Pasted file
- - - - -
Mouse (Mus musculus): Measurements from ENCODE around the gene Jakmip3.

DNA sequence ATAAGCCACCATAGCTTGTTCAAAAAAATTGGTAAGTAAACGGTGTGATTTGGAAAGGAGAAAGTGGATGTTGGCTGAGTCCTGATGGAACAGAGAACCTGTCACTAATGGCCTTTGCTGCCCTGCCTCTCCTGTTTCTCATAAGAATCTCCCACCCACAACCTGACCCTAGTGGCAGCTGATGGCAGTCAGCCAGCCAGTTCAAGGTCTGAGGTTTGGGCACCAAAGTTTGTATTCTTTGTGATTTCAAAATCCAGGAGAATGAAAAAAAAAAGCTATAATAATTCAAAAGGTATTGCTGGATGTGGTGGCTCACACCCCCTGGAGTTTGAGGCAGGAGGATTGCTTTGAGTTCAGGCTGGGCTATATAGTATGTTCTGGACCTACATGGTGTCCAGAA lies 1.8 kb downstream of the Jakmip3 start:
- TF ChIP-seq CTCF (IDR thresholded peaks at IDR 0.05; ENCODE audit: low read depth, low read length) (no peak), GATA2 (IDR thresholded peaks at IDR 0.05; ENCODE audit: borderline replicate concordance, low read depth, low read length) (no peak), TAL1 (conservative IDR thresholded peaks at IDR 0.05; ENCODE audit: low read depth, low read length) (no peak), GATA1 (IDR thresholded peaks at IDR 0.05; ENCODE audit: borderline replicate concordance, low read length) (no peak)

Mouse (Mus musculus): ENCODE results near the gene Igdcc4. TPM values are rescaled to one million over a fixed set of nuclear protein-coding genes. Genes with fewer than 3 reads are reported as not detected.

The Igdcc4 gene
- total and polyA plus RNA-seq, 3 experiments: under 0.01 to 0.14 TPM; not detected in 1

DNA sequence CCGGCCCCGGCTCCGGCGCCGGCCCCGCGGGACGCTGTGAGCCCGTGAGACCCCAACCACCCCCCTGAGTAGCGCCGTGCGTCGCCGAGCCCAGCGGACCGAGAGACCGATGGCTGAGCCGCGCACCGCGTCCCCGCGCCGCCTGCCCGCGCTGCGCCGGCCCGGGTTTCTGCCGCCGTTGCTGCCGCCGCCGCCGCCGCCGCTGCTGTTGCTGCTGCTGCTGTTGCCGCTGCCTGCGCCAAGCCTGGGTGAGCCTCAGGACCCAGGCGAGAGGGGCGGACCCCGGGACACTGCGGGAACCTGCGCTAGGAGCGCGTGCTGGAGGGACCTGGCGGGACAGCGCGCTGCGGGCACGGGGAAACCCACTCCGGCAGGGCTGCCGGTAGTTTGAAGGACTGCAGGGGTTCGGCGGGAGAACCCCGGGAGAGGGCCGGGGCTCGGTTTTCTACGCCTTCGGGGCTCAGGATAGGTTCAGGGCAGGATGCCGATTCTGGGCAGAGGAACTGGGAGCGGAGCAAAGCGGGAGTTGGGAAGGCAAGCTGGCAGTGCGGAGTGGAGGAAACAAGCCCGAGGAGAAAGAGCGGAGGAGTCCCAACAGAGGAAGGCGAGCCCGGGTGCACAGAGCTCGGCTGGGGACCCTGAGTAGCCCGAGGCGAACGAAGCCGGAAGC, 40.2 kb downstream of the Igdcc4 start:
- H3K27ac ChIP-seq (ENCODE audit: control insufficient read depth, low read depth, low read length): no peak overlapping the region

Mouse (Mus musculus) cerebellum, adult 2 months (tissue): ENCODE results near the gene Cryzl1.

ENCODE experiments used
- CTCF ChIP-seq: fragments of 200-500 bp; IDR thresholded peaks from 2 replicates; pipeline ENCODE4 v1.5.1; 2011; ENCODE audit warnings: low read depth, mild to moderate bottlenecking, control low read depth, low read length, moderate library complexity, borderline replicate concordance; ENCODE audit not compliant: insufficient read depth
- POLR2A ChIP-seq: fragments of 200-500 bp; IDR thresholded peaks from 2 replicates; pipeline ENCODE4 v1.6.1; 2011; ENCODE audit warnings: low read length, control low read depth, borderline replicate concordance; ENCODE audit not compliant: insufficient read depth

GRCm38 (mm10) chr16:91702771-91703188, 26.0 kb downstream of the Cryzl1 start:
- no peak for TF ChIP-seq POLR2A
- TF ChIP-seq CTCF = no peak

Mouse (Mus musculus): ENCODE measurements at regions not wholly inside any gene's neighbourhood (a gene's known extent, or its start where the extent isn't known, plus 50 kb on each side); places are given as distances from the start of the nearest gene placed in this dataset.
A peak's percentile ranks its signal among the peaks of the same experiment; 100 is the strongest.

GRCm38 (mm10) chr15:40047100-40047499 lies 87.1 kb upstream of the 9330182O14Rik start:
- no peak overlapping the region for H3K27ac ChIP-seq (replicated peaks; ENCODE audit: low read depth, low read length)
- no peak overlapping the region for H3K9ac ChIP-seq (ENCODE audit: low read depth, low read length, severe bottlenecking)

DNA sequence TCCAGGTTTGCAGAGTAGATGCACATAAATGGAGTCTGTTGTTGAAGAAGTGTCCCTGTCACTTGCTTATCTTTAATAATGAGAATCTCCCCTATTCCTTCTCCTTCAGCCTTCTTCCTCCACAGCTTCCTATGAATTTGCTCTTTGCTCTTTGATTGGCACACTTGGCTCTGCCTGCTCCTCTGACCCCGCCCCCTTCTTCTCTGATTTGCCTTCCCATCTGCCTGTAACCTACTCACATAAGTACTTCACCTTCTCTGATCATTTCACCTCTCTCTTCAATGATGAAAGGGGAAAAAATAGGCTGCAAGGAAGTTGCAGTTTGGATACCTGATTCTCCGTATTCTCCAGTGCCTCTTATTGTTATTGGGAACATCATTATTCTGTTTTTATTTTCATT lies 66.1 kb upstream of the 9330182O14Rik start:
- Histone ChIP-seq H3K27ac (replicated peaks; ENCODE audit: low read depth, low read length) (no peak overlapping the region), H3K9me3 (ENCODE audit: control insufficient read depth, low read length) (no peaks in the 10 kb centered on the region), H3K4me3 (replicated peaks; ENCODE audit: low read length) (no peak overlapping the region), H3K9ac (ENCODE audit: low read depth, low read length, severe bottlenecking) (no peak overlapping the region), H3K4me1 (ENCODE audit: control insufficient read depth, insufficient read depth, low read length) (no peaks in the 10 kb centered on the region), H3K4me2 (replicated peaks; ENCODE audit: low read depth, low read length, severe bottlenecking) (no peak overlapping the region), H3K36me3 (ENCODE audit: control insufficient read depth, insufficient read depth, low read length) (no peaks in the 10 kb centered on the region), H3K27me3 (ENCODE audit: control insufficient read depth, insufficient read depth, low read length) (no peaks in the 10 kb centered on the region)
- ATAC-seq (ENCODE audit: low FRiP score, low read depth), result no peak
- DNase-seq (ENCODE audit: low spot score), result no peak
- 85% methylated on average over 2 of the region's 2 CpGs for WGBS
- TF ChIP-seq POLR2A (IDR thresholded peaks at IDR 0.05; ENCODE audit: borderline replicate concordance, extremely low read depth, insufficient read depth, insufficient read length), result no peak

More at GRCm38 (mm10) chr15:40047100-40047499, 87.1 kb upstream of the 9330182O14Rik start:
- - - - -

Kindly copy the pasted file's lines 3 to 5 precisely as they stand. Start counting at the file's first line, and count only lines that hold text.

- TF ChIP-seq CTCF (IDR thresholded peaks at IDR 0.05; ENCODE audit: low read depth, low read length) (no peak), GATA2 (IDR thresholded peaks at IDR 0.05; ENCODE audit: borderline replicate concordance, low read depth, low read length) (no peak), TAL1 (conservative IDR thresholded peaks at IDR 0.05; ENCODE audit: low read depth, low read length) (no peak), GATA1 (IDR thresholded peaks at IDR 0.05; ENCODE audit: borderline replicate concordance, low read length) (no peak)

Mouse (Mus musculus): ENCODE results near the gene Igdcc4. TPM values are rescaled to one million over a fixed set of nuclear protein-coding genes. Genes with fewer than 3 reads are reported as not detected.

The Igdcc4 gene